Manfred Schmidt’s detective comic Nick Knatterton was a direct reaction to the first American comics in post-war Germany. The GIs of the occupying power gave away their superhero comics to German children, whose parents were not at all enthusiastic about this. Manfred Schmidt was also one of those adults who saw the colourful, action-packed picture stories from the USA as ‘one of the most primitive of all narrative forms’.
In his own way, he set about parodying and satirising the medium with the character and series of Nick Knatterton. He based his protagonist, who wears a checked suit and smokes a pipe, on Dick Tracy and Sherlock Holmes, and, unlike the superheroes, Knatterton did not shine in terms of muscle power, but through his unbeatable logical mind. His favourite expression, ‘Kombiniere!’ (kombinieren: to deduce), which he uttered in particularly tricky situations, became his trademark and entered the German language as a catchphrase.
As comics were generally criticised for their ‘fitful narrative style’, this is exactly the point where Schmidt’s parody begins. He allows chaos to reign in his comics and fills his stories with amusing characters, who are extremely exaggerated in terms of character and disposition. And the individual images are so packed with contemporaneous sequences of events, excessive blocks of text and speech bubbles that you stagger drunkenly to and fro between words and pictures when you read the comics. What was intended as a pastiche became a huge hit not only in Germany, but also abroad.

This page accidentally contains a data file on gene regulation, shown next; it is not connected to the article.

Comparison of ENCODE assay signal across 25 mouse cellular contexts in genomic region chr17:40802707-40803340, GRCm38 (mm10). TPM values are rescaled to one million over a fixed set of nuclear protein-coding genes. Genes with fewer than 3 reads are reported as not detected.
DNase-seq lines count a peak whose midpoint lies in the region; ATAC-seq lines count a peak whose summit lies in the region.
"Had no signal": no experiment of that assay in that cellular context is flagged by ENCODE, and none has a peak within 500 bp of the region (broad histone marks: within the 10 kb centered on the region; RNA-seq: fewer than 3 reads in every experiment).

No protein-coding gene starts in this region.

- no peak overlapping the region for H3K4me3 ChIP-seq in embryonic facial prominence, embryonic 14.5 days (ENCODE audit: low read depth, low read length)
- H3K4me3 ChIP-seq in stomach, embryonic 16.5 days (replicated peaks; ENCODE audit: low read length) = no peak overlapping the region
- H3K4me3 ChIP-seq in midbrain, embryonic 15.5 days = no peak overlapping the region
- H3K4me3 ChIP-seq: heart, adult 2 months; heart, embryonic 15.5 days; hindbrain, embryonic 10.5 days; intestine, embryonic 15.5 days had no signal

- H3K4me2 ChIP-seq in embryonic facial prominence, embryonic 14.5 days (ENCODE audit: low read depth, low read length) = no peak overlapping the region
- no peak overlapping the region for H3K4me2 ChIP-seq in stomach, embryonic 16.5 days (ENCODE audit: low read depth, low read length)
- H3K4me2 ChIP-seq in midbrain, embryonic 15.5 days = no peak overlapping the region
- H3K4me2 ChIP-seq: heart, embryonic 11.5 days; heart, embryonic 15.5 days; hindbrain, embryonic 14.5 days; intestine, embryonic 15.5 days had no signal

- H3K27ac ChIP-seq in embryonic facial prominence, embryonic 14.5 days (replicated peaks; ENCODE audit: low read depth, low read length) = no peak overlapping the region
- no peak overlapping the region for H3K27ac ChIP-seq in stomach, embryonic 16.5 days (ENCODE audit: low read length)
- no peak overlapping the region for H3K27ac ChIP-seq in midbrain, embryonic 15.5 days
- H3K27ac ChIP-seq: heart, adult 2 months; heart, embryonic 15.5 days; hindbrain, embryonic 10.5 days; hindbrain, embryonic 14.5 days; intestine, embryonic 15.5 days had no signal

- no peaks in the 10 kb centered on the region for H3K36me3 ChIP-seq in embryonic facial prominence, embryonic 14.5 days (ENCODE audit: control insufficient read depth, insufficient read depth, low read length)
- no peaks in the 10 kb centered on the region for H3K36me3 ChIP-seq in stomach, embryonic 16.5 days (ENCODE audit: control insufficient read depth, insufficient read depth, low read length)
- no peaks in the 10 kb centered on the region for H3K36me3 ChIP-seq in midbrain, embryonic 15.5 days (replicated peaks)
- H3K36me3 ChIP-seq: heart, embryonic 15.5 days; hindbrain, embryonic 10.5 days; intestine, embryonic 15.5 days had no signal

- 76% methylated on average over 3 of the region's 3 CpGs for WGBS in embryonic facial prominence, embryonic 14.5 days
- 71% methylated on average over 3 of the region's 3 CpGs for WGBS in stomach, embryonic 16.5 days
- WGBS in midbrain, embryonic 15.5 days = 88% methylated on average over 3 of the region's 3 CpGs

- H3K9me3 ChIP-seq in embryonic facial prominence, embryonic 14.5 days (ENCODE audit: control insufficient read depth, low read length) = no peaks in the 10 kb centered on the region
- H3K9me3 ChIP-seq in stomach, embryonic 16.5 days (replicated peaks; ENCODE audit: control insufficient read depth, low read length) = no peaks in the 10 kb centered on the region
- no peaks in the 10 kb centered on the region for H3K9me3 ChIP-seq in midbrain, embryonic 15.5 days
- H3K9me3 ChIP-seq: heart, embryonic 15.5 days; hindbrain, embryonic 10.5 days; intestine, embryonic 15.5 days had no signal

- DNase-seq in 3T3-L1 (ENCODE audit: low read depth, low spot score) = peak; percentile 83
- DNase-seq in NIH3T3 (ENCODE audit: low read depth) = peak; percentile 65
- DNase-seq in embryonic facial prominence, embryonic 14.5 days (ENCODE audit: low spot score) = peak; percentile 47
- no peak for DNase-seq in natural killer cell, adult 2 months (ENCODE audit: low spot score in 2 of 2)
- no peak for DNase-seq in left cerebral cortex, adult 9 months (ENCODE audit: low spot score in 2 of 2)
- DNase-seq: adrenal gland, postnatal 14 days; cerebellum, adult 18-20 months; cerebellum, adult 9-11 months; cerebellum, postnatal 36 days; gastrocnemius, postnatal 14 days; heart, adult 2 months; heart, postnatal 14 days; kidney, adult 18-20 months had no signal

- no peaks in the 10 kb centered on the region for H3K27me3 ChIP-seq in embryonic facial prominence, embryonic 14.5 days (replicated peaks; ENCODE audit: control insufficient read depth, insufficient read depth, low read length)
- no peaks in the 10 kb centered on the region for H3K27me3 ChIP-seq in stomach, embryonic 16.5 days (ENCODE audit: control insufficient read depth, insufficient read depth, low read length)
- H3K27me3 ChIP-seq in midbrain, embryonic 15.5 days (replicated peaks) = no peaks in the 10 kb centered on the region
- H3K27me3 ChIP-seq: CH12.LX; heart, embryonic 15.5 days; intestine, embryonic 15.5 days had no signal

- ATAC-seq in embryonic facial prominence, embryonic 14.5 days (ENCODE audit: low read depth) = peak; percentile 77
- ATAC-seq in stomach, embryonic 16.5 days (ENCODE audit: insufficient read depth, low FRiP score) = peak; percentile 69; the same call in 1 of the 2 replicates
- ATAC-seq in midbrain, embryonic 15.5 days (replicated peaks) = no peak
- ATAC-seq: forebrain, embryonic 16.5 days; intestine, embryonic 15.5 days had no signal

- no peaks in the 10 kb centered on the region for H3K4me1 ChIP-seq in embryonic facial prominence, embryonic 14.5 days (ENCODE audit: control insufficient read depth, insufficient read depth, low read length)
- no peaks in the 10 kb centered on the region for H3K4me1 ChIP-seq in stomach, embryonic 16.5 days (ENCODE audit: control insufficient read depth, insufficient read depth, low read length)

With lots of slapstick and tension, Schmidt captivated a readership of both young people and adults. Male readers in particular enjoyed the portrayal of the female characters, which was for the time rather risqué, and the chauvinistic depiction of women. The master detective in plus fours had his first slapstick adventures in Quick magazine in 1950. Only two years later, prompted by the cartoon’s great success, the first of seven Nick Knatterton anthologies was published. In spite of the relatively rapid discontinuation of the series in 1959, Nick Knatterton still lives on in adverts, cartoons and films.
is a cultural researcher and freelance cultural journalist.
He also designs film programmes and exhibitions on the theme of comics.
Copyright: Goethe-Institut Stockholm